Sunday, March 24, 2013

To the park and beyond

          Last Sunday I had an awesome picnic with my Aunt, Uncle and Cousin at Cottonwood Park on the borders of Fresno. A couple years ago, this would be the same park that I spent many hours collecting at after school. It never disappointed, either! Going back this time with a camera in the early spring was a real treat too.


If there is ever a local river at the collecting site, I'm there. First, I'll scan the bank for possible tiger beetle habitats, if there are non, I'll shuffle through any leaf litter and flip over any objects that could conceal ground-dwelling beetles. After these first two ritual steps: I peal the bark off the logs, which is almost always worth the effort under warm and damp circumstances. It certainly was today, too.

Pacific Gopher Snake (Pituophis catenifer catenifer)

 Under the first strip of bark I photographed a young Gopher Snake (Which consequently lunged mouth open at me missing by a couple inches after a couple shots). This was a good picture and story for the general public, but for my entomological friends: I found something just as cool:

 Hololepta populnea LeConte, 1851

My first Hololepta. I didn't even have them in mind at all that day, but these two specimens are in there (my thoughts) now. This isn't really an uncommon genus, but it's one that has a glow about it. They are so flat you can even make out the reflection of what appears to be clouds on their backs. I found some other cool Histerids too, but non large enough for a photograph.

 Cottonwood Park: March, 2013

Sunday, March 17, 2013

California Toad

          Yesterday at Woodward Park in Fresno, Sam and I saw this attractive toad while looking for bugs:

"I don't always eat bugs; but when I do, I prefer Diptera."
 
 Aside from this California Toad (Anaxyrus boreas halophilus), we saw a White-tailed Kite, Garter Snake, Lizards and an impressive variety of Bees. We had a couple specific beetles in mind that we were hoping to catch, but it was a few weeks early judging by the host plants not quite in bloom. We're planning on taking another trip in April.

Tuesday, March 12, 2013

Sierra Foothill Conservancy

          Last week I was lucky enough to attend a hike hosted by my high school to the  Sierra Foothill Conservancy. This is a local reserve for Birders, Mushroomers and naturalists of other kinds to study the local fauna and flora; but it is commonly used as an excuse for club members to get outdoors.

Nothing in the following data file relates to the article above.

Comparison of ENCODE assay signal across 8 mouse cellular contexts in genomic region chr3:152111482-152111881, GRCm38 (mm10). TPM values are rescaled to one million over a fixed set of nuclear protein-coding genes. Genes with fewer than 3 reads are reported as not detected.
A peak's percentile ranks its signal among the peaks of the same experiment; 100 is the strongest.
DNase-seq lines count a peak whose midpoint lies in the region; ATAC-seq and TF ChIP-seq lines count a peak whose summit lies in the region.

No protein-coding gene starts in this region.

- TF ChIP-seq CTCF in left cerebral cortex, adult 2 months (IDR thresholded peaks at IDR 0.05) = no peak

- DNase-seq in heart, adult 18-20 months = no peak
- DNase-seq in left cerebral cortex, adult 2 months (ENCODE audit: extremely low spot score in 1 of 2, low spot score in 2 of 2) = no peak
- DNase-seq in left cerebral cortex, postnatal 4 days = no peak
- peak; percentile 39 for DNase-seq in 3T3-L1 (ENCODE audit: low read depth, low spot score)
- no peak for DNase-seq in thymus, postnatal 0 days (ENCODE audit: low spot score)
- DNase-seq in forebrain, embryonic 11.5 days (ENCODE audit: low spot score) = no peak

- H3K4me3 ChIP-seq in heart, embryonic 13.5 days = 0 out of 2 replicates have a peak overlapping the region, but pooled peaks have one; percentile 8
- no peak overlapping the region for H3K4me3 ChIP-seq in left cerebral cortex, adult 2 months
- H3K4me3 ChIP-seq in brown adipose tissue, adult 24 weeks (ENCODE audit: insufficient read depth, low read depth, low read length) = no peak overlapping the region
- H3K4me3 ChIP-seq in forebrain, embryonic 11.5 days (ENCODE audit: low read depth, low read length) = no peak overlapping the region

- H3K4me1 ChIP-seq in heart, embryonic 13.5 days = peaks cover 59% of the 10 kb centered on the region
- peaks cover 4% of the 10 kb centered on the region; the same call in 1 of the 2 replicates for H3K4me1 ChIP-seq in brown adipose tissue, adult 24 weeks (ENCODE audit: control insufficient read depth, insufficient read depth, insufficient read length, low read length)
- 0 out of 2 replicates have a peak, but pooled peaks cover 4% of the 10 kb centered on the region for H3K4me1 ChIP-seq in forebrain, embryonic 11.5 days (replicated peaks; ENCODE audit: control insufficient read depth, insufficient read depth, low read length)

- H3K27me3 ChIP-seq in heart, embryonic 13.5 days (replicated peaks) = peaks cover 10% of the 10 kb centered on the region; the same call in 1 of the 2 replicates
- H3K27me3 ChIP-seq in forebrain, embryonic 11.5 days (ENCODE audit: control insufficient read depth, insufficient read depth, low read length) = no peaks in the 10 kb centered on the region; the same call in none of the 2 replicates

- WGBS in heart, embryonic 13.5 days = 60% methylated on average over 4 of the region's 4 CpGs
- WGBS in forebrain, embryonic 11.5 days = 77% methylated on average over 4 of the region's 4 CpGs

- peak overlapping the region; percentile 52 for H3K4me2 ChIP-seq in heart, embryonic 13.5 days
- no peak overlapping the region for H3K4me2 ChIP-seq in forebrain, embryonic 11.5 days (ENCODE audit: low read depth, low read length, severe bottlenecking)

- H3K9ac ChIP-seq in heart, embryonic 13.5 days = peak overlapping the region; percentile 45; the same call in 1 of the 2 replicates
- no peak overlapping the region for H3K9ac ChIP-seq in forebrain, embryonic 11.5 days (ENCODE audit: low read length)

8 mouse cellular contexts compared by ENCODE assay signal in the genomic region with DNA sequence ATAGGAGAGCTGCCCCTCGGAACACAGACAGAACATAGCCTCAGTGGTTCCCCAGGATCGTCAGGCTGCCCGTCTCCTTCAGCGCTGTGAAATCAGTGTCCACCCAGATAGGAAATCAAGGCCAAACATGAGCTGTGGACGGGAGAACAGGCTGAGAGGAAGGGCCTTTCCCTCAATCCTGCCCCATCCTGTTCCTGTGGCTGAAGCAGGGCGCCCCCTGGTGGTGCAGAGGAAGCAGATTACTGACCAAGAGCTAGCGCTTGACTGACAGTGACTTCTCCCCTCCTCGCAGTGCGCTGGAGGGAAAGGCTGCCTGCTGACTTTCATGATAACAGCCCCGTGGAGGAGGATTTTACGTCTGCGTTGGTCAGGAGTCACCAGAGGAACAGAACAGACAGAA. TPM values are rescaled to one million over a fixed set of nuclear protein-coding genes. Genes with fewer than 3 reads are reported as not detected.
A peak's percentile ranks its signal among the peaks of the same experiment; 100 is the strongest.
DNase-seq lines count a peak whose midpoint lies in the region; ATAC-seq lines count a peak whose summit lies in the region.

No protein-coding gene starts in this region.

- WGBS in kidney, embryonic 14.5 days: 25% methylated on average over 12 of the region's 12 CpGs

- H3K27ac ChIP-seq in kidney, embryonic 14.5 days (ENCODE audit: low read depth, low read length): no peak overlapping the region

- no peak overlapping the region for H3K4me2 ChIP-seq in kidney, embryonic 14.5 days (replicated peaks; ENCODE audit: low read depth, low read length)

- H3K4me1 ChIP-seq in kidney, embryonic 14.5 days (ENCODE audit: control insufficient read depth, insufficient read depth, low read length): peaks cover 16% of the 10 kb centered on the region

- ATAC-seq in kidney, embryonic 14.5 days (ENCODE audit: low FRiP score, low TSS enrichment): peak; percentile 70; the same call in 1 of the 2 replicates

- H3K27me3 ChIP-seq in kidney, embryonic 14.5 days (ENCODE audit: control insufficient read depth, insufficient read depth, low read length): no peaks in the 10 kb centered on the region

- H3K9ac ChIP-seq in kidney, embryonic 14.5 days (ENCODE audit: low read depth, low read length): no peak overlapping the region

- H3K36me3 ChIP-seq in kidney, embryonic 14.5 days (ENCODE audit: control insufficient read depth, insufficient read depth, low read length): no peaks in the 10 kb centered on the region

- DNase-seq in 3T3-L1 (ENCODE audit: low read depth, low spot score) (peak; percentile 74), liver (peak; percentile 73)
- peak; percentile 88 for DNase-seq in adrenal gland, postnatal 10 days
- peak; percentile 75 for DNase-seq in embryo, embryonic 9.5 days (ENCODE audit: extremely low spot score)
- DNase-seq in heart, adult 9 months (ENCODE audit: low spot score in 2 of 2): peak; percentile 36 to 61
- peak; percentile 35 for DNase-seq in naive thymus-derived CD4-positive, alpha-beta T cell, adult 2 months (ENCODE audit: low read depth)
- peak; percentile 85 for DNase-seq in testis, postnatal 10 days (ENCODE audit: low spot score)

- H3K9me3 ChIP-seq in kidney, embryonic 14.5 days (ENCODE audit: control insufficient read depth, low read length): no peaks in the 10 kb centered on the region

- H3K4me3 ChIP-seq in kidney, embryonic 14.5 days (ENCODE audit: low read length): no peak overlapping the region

View from the top of Table Top Mountain

It was a pretty cloudy day; we even got rained on a little bit. Although there were few flowers in bloom, the shrooms took advantage of the damp weather and it enabled me see the foothills through a different biological lens.



To be honest, I'm not motivated enough to find the species for these right now. I'd rather not take a guess at their species until I'm more confident in my skills. The photos did turn out very nicely on the bright side, though.


 This was the third time I've visited this reserve. I must say: the hike to the top was much easier this time than the former two. Much of this I attribute to the good hiking weather. The steep side of the mountain you see in the distance is just as steep as the one five feet away from where I was standing; the only way to the top is straight up the side! It was well worth the effort and I look forward to doing this pleasant day hike again.

Sunday, March 3, 2013

Pleocoma Gift

          A couple months ago, Sam went out to collect Rain Beetles (Pleocomidae: Pleocoma) and just happened to score a few specimens of Pleocoma tularensis. This was pretty exciting for either of us. What made this even more exciting, though, was that he gave me an A1 specimen right out of his vial.


Pleocoma tularensis Leach, 1933

This specimen filled in the seventh of 11 Scarabaeoidae families (at least in our area) in my collection. The other missing four are: Diphyllostomatidae, Glaresidae, Hybosoridae and Glaphyridae. Pleocomidae is especially significant because it exclusively occurs from southern Washington south to California, and reportedly, Baja California.